Simulation of Pedestrians and Motorised Traffic: Existing Research and Future Challenges

Simulation of Pedestrians and Motorised Traffic: Existing Research and Future Challenges

E. Papadimitriou, J.M. Auberlet, G. Yannis, S. Lassarre
DOI: 10.4018/ijitn.2014010105
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The objective of this paper is the analysis of the state of the art in pedestrian simulation models and the identification of key issues for further research, with particular focus on the modelling of pedestrians and motorised traffic. A review and a comparative assessment of pedestrian simulation models are carried out, including macroscopic models, earlier meso- and miscosimulation models (mostly in Cellular Automata) and more recent Multi-Agent simulation models. The reviewed models cover a broad range of research topics: pedestrian flow and level of service, crowd dynamics and evacuations, route choice etc. However, pedestrian movement in urban areas and the interactions between pedestrians and vehicles have received notably less attention. A number of challenges to be addressed in future research are outlined: first, the need to and account for the hierarchical behavioural model of road users (strategic / tactical / operational behaviour); second, the need for appropriate description and parameterization of vehicle and pedestrian networks and their crossing points; third, the need to exploit in the simulation models the results of statistical and probabilistic models, which offer valuable insight in the determinants of pedestrian behaviour. In each case, recent studies towards addressing these challenges are outlined.
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Review Of Pedestrian Simulation Models

In this section, a review of existing pedestrian simulation models is carried out. The review is an update and improvement of the review presented in Papadimitriou et al. (2009). The pedestrian simulation techniques analysed range from macroscopic to microscopic simulations, of continuous or discrete time, of time- or event-based transition. The related research topics cover traffic flow and level of service, crowd and evacuations, route choice etc.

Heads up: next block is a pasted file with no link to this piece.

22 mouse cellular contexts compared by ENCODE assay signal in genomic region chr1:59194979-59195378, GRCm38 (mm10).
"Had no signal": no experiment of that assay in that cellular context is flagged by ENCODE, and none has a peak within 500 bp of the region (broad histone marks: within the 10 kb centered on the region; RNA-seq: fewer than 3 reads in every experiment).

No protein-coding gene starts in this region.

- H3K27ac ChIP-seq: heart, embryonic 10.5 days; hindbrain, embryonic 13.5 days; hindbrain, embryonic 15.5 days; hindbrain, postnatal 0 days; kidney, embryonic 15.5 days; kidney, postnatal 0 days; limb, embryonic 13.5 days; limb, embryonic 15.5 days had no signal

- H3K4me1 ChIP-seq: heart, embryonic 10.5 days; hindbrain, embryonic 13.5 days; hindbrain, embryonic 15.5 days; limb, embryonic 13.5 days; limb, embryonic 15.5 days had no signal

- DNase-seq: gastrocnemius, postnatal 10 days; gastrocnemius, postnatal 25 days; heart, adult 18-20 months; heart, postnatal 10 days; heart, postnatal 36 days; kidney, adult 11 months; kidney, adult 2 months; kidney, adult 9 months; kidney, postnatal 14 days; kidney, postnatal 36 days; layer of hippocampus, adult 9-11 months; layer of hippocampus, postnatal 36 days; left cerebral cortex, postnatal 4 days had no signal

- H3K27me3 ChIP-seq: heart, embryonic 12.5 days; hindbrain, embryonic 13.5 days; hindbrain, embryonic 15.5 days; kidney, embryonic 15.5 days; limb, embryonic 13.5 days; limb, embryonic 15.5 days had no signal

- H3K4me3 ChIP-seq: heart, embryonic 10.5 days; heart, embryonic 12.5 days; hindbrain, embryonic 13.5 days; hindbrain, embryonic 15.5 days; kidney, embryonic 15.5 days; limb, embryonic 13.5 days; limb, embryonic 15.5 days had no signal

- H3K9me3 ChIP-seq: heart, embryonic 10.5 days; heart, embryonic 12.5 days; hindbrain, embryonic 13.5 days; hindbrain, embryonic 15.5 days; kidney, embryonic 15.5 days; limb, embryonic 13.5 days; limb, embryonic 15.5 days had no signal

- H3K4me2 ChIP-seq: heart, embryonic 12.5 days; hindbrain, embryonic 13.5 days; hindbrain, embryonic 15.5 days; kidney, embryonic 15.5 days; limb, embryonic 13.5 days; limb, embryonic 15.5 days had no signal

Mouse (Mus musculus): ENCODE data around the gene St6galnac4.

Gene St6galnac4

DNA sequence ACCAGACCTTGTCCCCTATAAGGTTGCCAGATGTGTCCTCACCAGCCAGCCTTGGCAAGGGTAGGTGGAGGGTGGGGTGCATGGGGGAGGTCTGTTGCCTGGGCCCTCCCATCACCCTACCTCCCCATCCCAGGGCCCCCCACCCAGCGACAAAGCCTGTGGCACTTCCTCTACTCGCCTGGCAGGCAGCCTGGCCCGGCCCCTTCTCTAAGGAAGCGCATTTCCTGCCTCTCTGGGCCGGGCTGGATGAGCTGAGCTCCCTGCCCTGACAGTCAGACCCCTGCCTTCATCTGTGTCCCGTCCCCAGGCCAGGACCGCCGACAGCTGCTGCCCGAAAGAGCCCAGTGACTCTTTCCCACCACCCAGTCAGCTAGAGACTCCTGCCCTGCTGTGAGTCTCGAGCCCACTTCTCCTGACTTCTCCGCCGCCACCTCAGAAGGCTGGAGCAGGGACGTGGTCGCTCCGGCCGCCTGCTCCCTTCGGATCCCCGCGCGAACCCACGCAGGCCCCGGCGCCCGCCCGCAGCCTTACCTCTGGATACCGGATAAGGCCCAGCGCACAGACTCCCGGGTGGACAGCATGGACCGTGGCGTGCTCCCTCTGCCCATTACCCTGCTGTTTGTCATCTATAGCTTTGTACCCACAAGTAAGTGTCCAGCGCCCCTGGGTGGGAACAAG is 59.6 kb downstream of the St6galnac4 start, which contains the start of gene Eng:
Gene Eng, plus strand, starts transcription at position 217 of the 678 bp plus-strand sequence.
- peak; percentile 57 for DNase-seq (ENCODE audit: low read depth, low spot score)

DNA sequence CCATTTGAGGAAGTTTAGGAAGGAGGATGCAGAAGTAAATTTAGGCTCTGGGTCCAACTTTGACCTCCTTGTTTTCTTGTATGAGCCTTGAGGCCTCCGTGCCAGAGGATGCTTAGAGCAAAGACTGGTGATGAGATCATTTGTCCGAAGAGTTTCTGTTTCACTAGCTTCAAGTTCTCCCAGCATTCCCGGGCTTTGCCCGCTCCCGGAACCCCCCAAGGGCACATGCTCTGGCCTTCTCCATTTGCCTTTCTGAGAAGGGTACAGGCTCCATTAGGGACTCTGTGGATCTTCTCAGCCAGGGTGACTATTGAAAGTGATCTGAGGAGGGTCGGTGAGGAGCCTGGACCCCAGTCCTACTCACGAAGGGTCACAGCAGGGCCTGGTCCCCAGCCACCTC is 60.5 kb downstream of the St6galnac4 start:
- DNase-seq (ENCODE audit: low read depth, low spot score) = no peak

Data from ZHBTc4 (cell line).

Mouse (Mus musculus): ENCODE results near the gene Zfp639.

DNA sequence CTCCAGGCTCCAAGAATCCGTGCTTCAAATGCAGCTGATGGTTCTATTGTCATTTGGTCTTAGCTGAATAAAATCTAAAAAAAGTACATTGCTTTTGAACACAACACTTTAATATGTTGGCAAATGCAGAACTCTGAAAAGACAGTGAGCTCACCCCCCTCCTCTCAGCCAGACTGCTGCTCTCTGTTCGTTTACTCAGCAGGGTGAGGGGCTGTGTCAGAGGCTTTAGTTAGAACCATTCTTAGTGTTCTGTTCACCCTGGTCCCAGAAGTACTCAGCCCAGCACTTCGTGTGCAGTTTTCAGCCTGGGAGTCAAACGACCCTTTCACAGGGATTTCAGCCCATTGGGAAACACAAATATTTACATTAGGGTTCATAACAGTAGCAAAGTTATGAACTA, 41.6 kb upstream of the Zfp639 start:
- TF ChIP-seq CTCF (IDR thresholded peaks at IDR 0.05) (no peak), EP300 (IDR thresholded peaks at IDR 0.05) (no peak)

The review is representative of past and current trends in pedestrian simulation; however it is not exhaustive, especially as regards crowd and evacuation simulation, where a great number of studies are available. Given that the scope of this paper is to focus on simulation studies on vehicle / pedestrian interaction, only the main aspects of crowd simulation are presented. For more comprehensive reviews on this particular topic the reader is referred to Duives et al. (2013).

Moreover, the analysis of pedestrian models intended to be used in wireless mobility models is beyond the scope of this research. These models are a particular family of pedestrian simulation models which should satisfy specific requirements (for details the reader is referred to Balercia et al., 2010, Jardosh et al. 2003). Examples of pedestrian simulation models used in wireless vehicular networks have been presented by Meada et al. (2009), who developed the MobiREAL network simulator to design and evaluate mobile ad hoc network protocols and applications, including a method to create urban pedestrian flows mobility scenarios, which reproduce the walking behavior of pedestrians in urban areas. For a review of pedestrian mobility models used in wireless networks the reader is referred to Schindelhauer (2006) and Maeda (2005) and the references therein.

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